Terrorism, Syria to top GCC talks agenda
The Kingdom will host the summit of the six-nation Gulf Cooperation Council (GCC) on Dec. 10 at which the regional leaders will discuss ways and means to fight terrorism besides key regional conflicts and global issues.
The 36th GCC summit will also focus on the Syrian crisis, Yemen war, regional military cooperation and, above all, economic unity among the member states of the GCC.
“The Israeli-Palestinian conflict and the role of Iran will also be taken up for discussion,” said a GCC official, while speaking briefly about the summit’s agenda.
“The fight against terror, however, will top the agenda,” said Khaled Al-Jarallah, Kuwait’s deputy foreign minister, in a statement. “The GCC summit convenes under highly sensitive and critical circumstances that require the member countries to forge a closer security alliance,” said the statement.
GCC Secretary-General Abdullateef Al-Zayani is currently touring the Gulf states to hold talks with top leaders and officials with an aim to finalize the agenda. Al-Zayani called on Sheikh Mohammed bin Rashid Al-Maktoum, UAE’s vice president and ruler of Dubai, on Sunday and briefed him about the arrangements for the summit.
“Sheikh Mohammed was also briefed on the agenda of the summit, which will deal with political, economic and security topics in the light of the current developments in the region,” said a statement released Sunday. Kuwaiti Emir Sheikh Sabah Al-Ahmad Al-Jaber Al-Sabah received Al-Zayani on Sunday. The GCC chief briefed the emir about the prominent issues on the agenda.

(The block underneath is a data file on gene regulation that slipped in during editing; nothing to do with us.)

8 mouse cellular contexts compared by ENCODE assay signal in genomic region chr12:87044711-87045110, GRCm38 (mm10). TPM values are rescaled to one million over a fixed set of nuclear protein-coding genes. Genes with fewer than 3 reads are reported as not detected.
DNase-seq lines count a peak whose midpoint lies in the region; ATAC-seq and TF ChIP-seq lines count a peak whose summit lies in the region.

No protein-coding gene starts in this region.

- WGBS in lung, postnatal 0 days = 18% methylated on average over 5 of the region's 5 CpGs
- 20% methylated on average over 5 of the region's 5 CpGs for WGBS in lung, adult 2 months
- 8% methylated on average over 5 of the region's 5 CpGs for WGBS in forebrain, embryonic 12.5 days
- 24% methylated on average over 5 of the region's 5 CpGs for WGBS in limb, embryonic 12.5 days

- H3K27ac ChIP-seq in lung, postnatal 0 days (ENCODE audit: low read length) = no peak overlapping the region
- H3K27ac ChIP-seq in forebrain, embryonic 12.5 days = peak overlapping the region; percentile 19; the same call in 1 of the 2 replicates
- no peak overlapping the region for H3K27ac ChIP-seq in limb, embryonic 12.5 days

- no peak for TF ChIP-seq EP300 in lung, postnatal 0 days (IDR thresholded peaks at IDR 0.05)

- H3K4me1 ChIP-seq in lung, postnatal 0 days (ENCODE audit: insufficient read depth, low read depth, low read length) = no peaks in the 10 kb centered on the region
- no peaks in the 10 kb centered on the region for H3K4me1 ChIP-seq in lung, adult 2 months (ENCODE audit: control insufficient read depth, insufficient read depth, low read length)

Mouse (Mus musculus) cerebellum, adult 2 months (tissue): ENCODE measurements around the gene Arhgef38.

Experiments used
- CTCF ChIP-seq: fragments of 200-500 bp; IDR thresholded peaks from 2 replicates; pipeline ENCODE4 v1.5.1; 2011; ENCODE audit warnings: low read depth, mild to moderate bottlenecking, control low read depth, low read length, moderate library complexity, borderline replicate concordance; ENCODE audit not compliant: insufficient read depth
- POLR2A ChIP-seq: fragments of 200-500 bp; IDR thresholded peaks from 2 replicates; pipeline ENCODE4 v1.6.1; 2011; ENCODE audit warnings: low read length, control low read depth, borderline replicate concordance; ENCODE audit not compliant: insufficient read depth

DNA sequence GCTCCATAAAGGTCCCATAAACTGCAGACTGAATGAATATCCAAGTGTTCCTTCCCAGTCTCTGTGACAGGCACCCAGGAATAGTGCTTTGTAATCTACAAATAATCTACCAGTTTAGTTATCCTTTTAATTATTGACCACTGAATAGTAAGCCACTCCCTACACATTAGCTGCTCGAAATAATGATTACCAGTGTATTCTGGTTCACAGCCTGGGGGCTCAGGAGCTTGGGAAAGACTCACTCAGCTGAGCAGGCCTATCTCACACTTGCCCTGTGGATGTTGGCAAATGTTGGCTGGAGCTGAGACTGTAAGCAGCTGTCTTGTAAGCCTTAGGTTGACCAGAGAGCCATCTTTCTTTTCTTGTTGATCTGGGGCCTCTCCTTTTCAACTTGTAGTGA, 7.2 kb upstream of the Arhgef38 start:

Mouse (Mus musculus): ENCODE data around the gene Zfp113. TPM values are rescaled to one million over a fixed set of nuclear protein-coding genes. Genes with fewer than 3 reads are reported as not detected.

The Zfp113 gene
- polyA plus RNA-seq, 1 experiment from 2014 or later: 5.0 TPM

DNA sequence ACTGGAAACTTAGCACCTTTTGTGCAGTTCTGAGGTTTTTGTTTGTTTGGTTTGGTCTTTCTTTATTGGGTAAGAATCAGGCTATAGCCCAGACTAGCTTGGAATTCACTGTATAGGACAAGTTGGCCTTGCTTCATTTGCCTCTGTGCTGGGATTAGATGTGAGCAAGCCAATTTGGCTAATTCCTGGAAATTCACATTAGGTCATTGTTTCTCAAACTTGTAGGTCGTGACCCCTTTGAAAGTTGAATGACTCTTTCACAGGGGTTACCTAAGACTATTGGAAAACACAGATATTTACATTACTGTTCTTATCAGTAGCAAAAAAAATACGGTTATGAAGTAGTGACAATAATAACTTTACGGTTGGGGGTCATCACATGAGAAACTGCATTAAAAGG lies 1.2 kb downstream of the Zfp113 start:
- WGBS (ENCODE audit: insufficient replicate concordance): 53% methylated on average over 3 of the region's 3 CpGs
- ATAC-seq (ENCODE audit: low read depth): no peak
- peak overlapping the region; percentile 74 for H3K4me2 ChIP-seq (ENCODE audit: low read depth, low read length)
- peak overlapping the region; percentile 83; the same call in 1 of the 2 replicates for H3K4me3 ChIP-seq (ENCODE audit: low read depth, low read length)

Syria and Yemen are the two most critical issues, while many other regional issues demand equal attention from regional and global leaders.
In fact, major world powers have set Jan. 1 as the date for talks on Syria to begin, along with a cease-fire. In preparation for the talks, Saudi Arabia has been trying to bring together on one table the exile groups and armed factions fighting Syria’s President Bashar Assad.
The war in Yemen, where Saudi Arabia leads an Arab coalition fighting Houthi rebels, is also expected to be prominent on the summit agenda.
The GCC is a strong political and economic alliance, which seeks to boost security, defense and economic cooperation. The GCC was formed in May 1981 against the backdrop of the revolution in Iran and the Iraq-Iran war. Collectively, GCC countries possess almost half of the world’s oil reserves. Saudi Arabia is the most powerful member of the alliance.